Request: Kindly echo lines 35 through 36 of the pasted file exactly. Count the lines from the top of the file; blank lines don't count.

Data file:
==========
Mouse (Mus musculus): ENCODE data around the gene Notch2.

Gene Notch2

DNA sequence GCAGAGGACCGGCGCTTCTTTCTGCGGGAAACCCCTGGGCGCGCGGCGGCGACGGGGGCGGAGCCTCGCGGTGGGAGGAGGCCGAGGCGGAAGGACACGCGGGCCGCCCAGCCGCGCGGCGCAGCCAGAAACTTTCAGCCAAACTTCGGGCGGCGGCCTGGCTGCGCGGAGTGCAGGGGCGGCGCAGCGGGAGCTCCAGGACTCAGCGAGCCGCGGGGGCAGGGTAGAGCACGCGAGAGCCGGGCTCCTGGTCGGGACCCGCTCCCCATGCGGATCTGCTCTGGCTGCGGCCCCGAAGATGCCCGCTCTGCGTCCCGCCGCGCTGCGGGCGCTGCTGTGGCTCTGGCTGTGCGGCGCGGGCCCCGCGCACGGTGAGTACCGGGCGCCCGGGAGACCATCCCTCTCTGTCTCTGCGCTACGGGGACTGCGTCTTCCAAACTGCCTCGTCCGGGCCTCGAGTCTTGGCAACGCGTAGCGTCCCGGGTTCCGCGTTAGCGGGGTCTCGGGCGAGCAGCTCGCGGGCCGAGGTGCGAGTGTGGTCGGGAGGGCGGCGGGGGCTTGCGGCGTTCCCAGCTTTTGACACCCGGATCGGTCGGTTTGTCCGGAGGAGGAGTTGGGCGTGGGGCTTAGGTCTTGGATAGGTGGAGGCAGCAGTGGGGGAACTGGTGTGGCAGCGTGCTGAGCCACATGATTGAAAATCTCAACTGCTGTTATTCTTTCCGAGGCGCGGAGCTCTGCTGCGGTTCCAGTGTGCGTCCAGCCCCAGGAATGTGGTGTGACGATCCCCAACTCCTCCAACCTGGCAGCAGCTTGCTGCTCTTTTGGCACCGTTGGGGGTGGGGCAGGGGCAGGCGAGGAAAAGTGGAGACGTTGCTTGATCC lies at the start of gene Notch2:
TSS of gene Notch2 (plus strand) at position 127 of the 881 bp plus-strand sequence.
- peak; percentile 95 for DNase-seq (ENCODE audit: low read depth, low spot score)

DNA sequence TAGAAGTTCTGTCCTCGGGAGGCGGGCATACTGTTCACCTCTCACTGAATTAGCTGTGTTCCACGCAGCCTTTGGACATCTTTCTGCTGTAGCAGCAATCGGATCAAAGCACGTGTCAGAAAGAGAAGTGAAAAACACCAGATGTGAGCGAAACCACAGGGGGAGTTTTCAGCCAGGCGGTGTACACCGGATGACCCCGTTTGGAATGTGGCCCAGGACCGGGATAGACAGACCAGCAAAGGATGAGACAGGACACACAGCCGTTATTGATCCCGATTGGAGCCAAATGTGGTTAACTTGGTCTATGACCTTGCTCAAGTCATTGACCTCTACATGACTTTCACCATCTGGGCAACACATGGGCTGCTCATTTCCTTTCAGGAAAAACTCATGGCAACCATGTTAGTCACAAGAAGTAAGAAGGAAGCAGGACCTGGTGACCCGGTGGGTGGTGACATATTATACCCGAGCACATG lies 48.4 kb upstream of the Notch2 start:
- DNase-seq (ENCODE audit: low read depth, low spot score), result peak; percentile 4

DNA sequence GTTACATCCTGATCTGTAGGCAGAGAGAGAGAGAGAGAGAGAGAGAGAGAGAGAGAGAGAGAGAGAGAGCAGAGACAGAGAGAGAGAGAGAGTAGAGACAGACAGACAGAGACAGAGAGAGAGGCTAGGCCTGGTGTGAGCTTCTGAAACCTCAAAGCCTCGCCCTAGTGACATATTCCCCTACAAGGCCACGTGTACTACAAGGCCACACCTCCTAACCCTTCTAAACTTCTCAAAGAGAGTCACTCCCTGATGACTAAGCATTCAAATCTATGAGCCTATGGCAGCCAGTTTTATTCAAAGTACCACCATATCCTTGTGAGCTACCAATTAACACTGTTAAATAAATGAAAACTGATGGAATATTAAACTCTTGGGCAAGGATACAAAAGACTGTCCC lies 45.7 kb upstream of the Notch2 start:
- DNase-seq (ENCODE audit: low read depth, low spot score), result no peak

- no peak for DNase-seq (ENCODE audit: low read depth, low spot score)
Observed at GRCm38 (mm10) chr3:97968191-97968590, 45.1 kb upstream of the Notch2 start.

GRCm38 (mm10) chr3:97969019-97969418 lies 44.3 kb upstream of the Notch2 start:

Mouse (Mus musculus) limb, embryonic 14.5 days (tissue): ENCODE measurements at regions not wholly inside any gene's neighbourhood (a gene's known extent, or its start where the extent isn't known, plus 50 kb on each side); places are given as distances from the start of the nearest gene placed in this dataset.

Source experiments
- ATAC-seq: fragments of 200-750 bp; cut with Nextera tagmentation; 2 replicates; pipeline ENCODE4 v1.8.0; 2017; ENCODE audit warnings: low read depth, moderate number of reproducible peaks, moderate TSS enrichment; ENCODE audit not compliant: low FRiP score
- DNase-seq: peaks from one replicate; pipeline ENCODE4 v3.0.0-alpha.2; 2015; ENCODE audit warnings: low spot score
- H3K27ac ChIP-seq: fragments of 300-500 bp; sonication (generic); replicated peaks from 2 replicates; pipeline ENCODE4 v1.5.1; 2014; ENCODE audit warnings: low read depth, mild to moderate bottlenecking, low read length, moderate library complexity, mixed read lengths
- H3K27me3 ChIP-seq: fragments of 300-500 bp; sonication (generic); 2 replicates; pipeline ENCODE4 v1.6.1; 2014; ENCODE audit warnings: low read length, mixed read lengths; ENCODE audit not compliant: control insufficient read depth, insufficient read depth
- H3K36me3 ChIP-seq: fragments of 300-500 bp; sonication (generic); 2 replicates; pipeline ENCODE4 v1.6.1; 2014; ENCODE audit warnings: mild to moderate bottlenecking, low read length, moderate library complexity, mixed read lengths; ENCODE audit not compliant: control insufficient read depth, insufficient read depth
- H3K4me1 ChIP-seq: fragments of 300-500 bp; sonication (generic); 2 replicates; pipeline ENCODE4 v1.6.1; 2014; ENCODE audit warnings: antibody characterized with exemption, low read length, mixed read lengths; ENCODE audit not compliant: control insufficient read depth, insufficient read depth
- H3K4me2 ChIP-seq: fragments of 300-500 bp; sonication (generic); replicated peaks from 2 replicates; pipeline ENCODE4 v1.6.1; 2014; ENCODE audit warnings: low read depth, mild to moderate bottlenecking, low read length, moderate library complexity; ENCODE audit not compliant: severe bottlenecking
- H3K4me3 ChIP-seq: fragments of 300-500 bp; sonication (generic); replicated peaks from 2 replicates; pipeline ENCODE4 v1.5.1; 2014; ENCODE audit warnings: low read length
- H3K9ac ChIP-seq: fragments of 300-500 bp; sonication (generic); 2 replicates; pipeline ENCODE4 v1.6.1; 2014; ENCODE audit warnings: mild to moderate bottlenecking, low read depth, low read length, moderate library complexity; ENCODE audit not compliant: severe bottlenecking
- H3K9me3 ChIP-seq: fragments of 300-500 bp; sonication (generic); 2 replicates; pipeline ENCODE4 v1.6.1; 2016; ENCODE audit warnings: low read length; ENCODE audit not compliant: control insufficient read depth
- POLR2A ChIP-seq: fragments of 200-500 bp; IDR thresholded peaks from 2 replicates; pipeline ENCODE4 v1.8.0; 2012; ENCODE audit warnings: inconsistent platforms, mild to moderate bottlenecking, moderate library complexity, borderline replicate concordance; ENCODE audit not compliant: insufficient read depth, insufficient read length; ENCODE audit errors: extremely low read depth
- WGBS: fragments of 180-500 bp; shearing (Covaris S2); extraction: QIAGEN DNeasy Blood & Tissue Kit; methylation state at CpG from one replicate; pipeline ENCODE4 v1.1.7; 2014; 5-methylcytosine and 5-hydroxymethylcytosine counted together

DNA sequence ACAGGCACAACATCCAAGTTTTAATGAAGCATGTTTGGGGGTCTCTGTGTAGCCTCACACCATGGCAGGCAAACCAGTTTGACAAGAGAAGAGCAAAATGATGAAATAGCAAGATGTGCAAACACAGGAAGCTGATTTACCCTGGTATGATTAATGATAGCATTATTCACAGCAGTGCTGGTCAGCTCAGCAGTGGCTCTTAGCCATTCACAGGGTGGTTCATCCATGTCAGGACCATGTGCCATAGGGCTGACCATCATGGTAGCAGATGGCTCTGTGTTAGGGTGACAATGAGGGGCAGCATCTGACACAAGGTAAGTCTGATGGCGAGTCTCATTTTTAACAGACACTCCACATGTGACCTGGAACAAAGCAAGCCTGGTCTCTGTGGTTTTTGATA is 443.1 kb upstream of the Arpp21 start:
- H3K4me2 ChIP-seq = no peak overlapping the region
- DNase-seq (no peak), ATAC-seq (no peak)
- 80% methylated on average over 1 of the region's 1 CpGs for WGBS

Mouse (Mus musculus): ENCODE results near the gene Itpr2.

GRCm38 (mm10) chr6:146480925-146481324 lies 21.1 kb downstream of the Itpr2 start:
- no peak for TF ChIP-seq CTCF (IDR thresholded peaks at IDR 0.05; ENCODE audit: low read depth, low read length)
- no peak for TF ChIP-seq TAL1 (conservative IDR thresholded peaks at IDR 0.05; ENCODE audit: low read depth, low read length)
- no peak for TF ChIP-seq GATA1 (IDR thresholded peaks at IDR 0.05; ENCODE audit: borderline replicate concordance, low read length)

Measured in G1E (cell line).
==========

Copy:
- no peak for TF ChIP-seq GATA1 (IDR thresholded peaks at IDR 0.05; ENCODE audit: borderline replicate concordance, low read length)

Measured in G1E (cell line).